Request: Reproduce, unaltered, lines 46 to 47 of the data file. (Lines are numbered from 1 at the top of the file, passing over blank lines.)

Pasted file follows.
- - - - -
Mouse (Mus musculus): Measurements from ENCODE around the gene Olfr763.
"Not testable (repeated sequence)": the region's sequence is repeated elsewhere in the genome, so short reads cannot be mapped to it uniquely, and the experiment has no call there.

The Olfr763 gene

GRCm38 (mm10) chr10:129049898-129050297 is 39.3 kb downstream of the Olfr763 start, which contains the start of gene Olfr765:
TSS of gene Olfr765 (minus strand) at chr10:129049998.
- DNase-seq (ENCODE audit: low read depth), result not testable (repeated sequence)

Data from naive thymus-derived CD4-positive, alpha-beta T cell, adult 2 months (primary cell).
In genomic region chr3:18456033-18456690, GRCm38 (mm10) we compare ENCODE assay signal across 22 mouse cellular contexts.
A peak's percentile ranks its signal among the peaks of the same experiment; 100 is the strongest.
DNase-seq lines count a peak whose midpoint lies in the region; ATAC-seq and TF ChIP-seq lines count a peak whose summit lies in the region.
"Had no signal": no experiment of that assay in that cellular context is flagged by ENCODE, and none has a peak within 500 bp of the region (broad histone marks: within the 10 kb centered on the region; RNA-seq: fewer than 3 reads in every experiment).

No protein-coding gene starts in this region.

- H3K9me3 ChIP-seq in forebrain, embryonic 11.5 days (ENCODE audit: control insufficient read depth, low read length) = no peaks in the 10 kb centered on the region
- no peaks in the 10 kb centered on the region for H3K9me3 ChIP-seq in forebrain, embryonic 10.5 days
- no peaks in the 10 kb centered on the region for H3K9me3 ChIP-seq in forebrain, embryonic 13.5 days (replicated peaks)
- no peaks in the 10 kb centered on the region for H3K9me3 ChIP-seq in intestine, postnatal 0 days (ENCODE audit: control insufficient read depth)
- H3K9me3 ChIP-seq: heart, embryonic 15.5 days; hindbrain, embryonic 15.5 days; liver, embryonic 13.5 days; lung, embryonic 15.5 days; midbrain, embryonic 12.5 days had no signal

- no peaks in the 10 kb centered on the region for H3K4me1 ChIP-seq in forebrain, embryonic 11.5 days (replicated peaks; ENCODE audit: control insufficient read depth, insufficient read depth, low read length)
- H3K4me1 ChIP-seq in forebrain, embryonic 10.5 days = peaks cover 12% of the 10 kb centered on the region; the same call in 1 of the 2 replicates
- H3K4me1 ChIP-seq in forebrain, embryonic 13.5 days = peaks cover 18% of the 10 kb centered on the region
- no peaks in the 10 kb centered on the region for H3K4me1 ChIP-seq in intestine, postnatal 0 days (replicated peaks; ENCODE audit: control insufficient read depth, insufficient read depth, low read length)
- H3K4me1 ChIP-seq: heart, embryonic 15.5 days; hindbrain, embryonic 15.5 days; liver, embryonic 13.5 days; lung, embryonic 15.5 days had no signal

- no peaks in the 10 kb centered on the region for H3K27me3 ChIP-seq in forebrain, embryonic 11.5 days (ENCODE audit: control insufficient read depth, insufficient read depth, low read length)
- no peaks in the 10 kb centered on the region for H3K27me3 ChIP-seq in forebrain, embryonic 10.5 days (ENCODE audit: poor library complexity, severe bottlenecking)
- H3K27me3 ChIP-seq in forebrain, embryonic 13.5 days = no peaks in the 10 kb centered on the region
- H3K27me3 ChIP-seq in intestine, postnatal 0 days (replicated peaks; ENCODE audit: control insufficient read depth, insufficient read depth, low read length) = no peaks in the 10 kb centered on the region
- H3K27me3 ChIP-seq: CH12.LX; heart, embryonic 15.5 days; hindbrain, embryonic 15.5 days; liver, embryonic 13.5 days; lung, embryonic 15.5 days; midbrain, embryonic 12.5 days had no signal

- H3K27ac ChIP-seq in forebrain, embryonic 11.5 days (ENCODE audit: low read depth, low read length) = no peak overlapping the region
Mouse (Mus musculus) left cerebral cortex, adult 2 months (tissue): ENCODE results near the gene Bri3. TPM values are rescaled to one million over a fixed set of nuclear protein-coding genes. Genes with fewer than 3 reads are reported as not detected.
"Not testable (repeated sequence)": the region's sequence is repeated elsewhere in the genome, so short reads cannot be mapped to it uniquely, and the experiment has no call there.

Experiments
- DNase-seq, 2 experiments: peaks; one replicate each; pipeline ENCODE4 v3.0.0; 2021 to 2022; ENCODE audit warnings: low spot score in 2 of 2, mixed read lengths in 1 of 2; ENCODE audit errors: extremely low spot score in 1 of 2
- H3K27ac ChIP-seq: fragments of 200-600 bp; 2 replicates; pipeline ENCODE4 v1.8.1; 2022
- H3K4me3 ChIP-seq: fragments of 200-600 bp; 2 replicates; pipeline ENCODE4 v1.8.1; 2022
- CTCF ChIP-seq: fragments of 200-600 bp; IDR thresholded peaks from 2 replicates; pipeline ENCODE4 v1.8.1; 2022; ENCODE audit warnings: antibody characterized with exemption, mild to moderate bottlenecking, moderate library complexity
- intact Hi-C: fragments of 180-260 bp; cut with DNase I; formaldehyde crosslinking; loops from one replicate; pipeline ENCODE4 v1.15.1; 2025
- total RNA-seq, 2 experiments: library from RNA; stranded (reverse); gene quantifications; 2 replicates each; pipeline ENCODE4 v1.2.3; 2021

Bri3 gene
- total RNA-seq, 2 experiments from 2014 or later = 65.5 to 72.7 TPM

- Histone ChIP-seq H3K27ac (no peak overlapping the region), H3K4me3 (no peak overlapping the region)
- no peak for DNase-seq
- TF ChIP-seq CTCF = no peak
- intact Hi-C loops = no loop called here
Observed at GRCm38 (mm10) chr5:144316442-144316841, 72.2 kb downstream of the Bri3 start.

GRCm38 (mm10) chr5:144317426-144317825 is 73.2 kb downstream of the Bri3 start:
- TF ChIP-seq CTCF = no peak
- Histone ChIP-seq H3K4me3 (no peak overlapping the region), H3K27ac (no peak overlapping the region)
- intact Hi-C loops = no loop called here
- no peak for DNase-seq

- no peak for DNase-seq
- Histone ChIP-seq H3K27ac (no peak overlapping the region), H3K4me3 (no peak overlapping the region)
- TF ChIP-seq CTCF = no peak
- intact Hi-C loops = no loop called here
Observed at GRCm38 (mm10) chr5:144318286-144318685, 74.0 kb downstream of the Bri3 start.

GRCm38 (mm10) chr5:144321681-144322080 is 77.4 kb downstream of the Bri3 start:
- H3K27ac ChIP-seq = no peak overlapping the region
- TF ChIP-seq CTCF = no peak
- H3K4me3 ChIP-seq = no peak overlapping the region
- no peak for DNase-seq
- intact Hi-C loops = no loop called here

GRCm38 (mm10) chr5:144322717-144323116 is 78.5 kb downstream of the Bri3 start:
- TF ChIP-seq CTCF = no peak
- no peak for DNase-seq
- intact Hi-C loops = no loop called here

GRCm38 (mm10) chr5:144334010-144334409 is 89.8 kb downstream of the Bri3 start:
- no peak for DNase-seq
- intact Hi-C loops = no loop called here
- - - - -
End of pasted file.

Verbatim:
- TF ChIP-seq CTCF = no peak
- Histone ChIP-seq H3K4me3 (no peak overlapping the region), H3K27ac (no peak overlapping the region)